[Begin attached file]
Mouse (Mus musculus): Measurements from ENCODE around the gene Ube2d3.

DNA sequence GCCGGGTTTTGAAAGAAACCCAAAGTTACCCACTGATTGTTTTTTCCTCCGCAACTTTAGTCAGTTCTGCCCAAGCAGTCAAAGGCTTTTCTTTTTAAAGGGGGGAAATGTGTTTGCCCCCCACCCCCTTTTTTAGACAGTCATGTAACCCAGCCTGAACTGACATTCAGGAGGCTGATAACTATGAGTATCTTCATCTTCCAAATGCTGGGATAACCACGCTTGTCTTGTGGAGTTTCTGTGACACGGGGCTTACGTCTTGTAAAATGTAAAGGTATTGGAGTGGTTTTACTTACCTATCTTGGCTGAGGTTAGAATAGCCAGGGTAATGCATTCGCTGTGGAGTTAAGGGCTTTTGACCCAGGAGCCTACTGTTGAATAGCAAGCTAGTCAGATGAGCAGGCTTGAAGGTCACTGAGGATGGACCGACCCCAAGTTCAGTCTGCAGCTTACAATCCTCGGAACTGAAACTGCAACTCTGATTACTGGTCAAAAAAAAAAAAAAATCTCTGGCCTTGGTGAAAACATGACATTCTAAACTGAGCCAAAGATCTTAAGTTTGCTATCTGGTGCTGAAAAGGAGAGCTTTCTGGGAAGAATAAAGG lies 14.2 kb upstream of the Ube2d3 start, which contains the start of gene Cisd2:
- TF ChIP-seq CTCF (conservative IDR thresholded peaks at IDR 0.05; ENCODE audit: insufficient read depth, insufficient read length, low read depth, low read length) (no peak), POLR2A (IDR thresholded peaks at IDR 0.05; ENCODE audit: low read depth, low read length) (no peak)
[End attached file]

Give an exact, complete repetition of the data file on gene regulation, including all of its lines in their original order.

Mouse (Mus musculus): Measurements from ENCODE around the gene Ube2d3.

DNA sequence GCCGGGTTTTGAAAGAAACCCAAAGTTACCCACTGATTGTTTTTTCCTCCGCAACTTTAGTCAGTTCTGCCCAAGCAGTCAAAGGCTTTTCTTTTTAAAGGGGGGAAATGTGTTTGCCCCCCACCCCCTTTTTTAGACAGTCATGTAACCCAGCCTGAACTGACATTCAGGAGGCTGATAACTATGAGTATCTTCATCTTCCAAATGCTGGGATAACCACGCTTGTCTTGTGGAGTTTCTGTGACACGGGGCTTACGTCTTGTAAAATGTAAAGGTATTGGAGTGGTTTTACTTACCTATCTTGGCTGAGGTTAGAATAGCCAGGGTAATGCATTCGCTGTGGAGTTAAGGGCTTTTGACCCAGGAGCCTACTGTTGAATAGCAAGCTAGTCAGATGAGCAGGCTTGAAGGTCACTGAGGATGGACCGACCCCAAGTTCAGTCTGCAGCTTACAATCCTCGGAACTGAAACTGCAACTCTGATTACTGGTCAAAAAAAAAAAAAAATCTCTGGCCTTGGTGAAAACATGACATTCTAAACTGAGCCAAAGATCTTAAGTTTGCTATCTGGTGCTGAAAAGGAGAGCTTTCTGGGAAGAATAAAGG lies 14.2 kb upstream of the Ube2d3 start, which contains the start of gene Cisd2:
- TF ChIP-seq CTCF (conservative IDR thresholded peaks at IDR 0.05; ENCODE audit: insufficient read depth, insufficient read length, low read depth, low read length) (no peak), POLR2A (IDR thresholded peaks at IDR 0.05; ENCODE audit: low read depth, low read length) (no peak)